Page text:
It's Order 745 that proved controversial and ended up in the Supreme Court.
By this time, power producers were getting alarmed. Demand response is often cheaper than even the cheapest power generation. They were getting undercut.
So the Electric Power Supply Association (EPSA), which represents power producers, sued. Their contention: FERC only has jurisdiction over federal power markets, but by setting the compensation rate for demand response customers, it is meddling in retail electricity, the states' domain.
In 2013, a three-judge panel of the DC Circuit Court of Appeals, led by far-right Bush appointee Justice Janice Rogers Brown, sided with the power producers and vacated Order 745. (I wrote a long and detailed post about the case at the time.)
Now the Supreme Court has sided with FERC and demand response
Energy wonks, demand response providers, and environmentalists were horrified by the decision, which would have severely hampered the spread of demand response, thus ensuring higher prices and dirtier energy.
So FERC and the demand-response aggregators immediately appealed the case, with environmental groups like Earthjustice and the Natural Resources Defense Council filing briefs in support, and the Supreme Court agreed to hear it.
Rather quickly, as these things go, SCOTUS heard the case and ruled. On Monday, in a 6-2 ruling, the Court sided with FERC and overturned the Circuit Court ruling. (Justice Alito recused himself; Justices Scalia and Thomas dissented.) Order 745 will go forward.
The key to the ruling is that the Federal Power Act (FPA) gives FERC authority over wholesale rates but also any rule or practice "affecting" those rates, as demand response clearly does.
Justice Kagan, writing the majority opinion, lays it out (references omitted):
The practices at issue directly affect wholesale rates. The FPA has delegated to FERC the authority—and, indeed, the duty—to ensure that rules or practices "affecting" wholesale rates are just and reasonable. To prevent the statute from assuming near-infinite breadth ... this Court adopts the D. C. Circuit’s common-sense construction limiting FERC’s "affecting" jurisdiction to rules or practices that "directly affect the [wholesale] rate." That standard is easily met here.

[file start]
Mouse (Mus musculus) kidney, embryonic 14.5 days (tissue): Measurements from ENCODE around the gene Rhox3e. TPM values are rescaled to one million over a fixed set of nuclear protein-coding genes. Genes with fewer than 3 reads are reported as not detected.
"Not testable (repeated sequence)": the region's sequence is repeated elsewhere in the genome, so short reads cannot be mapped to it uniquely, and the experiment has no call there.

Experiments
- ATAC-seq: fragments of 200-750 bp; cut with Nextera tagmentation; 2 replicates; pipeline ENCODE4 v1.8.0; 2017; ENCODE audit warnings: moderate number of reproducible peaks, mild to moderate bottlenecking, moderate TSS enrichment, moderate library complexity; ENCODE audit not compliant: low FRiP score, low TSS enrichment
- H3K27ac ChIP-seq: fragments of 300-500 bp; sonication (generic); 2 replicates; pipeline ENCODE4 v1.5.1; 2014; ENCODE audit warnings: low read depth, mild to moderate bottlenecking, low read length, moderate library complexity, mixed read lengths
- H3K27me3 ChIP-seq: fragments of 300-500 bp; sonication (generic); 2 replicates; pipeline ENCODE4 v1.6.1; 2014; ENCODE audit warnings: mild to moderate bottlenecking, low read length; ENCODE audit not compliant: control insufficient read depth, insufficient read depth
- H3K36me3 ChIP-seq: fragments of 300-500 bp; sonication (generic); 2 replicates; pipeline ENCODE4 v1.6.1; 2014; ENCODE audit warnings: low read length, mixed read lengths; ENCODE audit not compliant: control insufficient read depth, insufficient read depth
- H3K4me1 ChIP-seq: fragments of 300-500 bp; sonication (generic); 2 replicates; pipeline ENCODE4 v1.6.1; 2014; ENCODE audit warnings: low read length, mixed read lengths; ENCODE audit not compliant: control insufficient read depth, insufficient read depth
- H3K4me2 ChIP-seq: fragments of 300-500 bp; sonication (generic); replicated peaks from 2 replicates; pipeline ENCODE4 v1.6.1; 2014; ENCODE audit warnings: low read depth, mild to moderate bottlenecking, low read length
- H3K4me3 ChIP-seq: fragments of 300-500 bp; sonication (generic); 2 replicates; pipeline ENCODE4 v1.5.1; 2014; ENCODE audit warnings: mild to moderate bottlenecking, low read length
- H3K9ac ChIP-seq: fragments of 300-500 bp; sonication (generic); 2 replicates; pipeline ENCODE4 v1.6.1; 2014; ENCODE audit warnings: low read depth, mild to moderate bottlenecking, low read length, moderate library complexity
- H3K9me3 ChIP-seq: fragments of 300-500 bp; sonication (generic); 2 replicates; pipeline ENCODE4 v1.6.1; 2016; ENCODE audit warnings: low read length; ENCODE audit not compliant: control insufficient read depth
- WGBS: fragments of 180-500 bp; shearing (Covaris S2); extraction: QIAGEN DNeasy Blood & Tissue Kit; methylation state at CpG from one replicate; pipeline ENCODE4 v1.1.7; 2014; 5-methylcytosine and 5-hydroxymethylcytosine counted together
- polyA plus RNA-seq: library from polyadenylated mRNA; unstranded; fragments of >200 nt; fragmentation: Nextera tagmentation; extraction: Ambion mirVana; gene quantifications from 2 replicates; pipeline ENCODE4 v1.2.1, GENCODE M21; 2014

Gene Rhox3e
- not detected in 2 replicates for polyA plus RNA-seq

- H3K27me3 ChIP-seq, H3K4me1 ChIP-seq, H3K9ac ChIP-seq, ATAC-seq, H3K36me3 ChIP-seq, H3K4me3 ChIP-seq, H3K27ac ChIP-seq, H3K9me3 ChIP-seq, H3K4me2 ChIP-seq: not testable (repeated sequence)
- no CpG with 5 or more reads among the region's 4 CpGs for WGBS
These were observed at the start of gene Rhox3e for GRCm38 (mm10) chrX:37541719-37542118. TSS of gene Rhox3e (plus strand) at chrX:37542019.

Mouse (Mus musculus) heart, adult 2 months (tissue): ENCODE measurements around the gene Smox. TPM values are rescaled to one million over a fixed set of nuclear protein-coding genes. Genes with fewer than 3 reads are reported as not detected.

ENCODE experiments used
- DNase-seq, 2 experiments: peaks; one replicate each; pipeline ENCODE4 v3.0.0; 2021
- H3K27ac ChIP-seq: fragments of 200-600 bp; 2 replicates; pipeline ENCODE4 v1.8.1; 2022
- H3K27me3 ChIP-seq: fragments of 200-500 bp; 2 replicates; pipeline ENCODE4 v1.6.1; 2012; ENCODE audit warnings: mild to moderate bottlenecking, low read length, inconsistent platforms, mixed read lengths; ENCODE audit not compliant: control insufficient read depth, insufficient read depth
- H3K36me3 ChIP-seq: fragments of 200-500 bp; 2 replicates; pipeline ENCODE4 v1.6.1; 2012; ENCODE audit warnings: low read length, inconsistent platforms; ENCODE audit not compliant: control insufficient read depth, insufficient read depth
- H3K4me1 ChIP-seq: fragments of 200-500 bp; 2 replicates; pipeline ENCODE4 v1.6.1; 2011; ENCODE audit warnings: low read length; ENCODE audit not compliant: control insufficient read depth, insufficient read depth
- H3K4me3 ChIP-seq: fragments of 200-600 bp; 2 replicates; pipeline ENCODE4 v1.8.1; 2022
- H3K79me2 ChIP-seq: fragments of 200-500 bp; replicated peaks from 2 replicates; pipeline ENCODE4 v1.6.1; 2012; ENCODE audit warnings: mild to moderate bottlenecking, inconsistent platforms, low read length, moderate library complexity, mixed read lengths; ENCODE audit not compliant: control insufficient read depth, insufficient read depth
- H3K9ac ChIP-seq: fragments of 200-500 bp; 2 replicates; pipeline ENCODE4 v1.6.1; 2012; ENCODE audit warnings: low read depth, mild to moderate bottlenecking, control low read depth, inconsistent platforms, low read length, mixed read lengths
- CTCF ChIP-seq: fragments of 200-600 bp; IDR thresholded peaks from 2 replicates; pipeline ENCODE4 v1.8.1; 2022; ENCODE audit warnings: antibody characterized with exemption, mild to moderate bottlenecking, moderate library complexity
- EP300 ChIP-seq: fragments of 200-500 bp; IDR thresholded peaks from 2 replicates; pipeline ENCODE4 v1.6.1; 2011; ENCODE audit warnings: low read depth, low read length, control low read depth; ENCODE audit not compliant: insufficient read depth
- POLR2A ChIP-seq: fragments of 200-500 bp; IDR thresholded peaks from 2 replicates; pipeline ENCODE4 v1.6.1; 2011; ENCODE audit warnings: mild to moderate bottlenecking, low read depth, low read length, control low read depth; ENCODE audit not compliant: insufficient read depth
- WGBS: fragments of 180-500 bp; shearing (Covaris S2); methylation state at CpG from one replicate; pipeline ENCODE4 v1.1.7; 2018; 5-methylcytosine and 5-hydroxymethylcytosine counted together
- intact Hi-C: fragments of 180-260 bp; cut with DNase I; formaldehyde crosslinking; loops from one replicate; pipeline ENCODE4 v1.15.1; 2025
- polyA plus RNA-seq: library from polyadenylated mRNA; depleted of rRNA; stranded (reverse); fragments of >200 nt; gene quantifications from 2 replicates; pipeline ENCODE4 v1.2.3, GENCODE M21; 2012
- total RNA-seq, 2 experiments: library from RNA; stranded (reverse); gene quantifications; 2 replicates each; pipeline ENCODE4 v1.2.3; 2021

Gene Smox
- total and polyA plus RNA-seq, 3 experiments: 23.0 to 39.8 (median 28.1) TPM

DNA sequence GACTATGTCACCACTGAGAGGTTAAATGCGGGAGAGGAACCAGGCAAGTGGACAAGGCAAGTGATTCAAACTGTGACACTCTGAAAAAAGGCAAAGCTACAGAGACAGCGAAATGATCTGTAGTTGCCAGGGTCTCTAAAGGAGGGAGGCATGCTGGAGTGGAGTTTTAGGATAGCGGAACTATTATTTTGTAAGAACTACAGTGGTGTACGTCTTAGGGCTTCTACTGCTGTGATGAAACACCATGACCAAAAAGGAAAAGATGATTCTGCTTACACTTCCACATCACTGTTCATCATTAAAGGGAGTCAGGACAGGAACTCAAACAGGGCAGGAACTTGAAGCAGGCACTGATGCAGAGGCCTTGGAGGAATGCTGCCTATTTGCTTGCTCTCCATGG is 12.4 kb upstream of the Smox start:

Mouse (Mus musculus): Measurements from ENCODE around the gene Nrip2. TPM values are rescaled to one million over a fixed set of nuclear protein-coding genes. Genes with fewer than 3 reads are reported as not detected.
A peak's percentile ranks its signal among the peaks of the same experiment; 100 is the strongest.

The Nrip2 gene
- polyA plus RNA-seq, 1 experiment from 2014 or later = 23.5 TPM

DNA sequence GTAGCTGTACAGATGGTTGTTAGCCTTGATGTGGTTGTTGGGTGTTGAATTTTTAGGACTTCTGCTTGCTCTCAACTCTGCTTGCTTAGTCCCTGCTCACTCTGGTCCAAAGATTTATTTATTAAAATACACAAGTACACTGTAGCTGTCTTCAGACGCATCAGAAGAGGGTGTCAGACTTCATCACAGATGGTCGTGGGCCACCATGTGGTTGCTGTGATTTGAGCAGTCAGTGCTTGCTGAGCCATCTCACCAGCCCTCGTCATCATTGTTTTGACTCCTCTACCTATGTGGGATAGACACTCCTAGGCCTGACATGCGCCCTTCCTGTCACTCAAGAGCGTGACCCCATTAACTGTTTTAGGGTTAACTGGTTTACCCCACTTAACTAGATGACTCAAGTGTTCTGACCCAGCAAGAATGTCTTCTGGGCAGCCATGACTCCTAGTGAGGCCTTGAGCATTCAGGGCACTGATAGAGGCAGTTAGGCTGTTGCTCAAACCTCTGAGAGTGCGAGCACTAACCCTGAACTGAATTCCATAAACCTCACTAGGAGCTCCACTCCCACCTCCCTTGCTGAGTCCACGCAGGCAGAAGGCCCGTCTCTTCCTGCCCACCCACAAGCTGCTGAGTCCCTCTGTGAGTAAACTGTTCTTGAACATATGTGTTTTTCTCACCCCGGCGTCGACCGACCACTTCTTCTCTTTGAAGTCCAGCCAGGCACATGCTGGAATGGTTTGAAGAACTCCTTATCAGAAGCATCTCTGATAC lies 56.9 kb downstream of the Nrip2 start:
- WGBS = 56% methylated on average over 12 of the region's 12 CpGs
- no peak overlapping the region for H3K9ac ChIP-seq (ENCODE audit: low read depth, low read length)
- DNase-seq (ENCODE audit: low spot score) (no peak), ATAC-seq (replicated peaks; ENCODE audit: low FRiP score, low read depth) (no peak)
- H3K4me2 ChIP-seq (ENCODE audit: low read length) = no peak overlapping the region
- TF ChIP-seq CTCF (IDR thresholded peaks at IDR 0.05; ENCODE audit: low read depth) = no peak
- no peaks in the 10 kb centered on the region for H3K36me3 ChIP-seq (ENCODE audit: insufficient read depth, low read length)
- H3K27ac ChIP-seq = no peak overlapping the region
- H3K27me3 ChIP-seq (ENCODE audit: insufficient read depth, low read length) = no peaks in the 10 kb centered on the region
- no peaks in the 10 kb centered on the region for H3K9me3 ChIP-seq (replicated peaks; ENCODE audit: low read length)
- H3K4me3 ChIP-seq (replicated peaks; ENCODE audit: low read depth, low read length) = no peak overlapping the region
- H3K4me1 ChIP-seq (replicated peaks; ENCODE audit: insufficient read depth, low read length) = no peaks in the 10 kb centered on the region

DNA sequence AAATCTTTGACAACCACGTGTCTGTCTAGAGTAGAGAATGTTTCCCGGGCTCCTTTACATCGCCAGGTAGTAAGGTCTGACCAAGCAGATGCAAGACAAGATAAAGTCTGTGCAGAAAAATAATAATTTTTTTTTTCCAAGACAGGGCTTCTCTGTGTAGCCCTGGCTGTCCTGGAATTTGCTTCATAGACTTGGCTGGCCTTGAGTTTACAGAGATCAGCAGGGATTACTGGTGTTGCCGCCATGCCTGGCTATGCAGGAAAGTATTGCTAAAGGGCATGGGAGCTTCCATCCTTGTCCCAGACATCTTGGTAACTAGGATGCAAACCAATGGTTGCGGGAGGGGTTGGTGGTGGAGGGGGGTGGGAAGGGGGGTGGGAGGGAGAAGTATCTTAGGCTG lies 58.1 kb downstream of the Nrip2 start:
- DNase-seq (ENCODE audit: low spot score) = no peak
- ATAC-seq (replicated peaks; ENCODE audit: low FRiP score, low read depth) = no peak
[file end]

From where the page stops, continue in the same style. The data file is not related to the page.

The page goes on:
Since rules governing demand response clearly and directly affect wholesale power prices, they fall within FERC's purview, Kagan concludes.
More broadly, Kagan says, EPSA has argued itself into a corner.
EPSA acknowledged in its filing that states do not have jurisdiction over demand response participation in wholesale markets. Those markets are clearly "interstate," which puts them outside of state jurisdictional reach.
But then EPSA also argues that the feds have no jurisdiction over demand response participation in wholesale markets, because it affects the compensation of retail customers.
If EPSA's arguments are taken at face value, then neither states nor the feds have jurisdiction over demand response participation in wholesale markets. No one does.
Problem is, Kagan notes, under the FPA, "wholesale demand response programs could not go forward if no entity had jurisdiction to regulate them."
In other words, EPSA is effectively arguing that demand response should be kept out of wholesale markets altogether.
But that can't be right, says Kagan. The whole purpose of the FPA is to protect against "excessive prices" and ensure smooth grid operation. It would be bizarre to read FPA as prohibiting something that so obviously serves both those purposes.
So, Kagan concludes, both the spirit and the letter of the law indicate that FERC has legitimate jurisdiction here.
What the ruling means for demand response
So it's full steam ahead for demand response.
In 2014, GTM Research issued a report on the "U.S. Demand Response Market Outlook." Among its findings was that vacating Order 745 would cut the growth rate of the demand response industry by almost half, which translates to $4.4 billion in lost revenue over the next 10 years.
Now that higher growth rate has been vouchsafed.
And it's not just in the US. Navigant Research expects total global demand response capacity to grow from around 31 gigawatts in 2014 to about 197 gigawatts in 2023, and for annual industry revenue to grow from $1.6 billion to $9.7 billion.
For my part, I suspect these forecasts are conservative. The more intriguing possibilities lie in a convergence of technologies and social change. How will smarter devices and electricity grids interact with changing utility models ... with the spread of electric cars ... with the growth of rooftop solar power and distributed energy storage ... with rising corporate interest in clean energy ... with local and state politics ... with EPA rules?
A lot of currents are coming together in the electricity world these days (ahem). It's not just this or that piece of the system changing, it's the system itself. And system changes can be dramatic and nonlinear, which makes them extremely difficult to forecast.
So at this stage, it's probably not possible to isolate the effects or future prospects of demand response. Linear projections are a poor guide to system change.
But we do know that demand response is already reducing the need for dirty peaker plants, thus avoiding pollution and saving customers money.
And we know that thanks to Monday's ruling, one of the last remaining substantial barriers to the industry's growth has been removed.
Be sure to subscribe to Vox on YouTube for more explainer videos